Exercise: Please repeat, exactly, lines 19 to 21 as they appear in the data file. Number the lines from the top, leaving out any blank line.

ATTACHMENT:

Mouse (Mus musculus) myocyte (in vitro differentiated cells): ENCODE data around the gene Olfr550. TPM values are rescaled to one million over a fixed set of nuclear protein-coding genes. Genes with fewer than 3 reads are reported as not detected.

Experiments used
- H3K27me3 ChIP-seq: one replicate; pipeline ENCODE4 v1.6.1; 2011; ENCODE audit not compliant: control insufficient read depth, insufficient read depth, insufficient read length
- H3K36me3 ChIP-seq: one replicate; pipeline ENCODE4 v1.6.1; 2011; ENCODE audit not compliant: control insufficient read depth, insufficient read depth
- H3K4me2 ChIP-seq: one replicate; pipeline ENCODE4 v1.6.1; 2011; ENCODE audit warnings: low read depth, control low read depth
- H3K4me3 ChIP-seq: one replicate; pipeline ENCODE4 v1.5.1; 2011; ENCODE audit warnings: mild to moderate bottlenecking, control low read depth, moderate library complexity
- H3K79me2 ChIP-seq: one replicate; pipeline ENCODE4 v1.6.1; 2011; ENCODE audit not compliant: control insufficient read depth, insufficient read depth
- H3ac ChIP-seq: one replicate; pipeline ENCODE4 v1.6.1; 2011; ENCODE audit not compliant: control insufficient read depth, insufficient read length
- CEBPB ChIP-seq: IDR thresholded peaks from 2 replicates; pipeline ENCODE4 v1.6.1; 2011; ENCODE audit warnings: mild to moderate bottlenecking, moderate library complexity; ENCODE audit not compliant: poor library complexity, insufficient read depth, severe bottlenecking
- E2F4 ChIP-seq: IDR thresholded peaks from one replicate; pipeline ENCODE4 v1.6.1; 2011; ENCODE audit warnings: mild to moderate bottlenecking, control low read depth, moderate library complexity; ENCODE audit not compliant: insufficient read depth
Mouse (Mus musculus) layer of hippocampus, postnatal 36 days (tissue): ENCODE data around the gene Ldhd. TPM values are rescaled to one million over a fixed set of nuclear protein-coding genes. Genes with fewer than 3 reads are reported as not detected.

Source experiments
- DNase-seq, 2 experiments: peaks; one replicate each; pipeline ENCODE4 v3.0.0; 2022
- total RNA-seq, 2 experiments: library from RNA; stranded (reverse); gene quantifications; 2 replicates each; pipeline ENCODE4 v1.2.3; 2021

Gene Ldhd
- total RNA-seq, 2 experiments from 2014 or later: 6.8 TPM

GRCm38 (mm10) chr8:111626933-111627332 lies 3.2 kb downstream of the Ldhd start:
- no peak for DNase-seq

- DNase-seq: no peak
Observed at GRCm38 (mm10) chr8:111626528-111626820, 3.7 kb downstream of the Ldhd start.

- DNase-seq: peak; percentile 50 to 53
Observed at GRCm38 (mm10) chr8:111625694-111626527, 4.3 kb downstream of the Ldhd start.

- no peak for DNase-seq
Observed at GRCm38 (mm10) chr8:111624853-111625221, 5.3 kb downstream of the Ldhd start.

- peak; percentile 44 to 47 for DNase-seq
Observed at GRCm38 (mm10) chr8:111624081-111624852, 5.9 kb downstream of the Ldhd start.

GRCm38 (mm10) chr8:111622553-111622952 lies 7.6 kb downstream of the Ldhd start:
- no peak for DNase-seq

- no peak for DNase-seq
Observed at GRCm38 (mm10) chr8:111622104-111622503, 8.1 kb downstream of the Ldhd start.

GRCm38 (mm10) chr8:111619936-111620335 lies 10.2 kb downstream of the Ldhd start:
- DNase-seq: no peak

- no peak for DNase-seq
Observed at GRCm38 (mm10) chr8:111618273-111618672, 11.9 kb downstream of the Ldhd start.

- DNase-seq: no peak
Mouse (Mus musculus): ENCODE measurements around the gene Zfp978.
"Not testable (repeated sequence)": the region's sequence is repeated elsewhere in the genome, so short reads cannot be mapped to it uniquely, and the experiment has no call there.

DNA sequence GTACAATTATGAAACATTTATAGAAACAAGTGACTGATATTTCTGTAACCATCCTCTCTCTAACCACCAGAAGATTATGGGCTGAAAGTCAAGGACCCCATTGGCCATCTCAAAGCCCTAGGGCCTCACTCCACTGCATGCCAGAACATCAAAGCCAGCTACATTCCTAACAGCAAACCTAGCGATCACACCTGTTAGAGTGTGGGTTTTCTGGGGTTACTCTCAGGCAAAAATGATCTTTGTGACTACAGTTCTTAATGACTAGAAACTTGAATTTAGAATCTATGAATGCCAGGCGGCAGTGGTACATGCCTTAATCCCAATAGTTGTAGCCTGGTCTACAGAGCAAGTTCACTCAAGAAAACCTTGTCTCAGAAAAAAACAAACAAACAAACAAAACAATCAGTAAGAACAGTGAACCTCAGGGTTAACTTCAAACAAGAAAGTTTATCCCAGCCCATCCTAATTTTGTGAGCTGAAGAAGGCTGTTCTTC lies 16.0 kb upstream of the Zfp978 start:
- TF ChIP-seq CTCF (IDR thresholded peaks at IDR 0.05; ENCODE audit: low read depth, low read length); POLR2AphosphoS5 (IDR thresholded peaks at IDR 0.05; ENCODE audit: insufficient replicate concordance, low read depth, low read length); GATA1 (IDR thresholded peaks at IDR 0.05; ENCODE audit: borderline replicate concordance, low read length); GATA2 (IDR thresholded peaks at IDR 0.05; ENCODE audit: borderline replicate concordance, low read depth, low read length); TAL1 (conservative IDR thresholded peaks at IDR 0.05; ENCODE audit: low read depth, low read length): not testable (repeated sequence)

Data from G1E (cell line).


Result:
- DNase-seq: no peak
Observed at GRCm38 (mm10) chr8:111626528-111626820, 3.7 kb downstream of the Ldhd start.

- DNase-seq: peak; percentile 50 to 53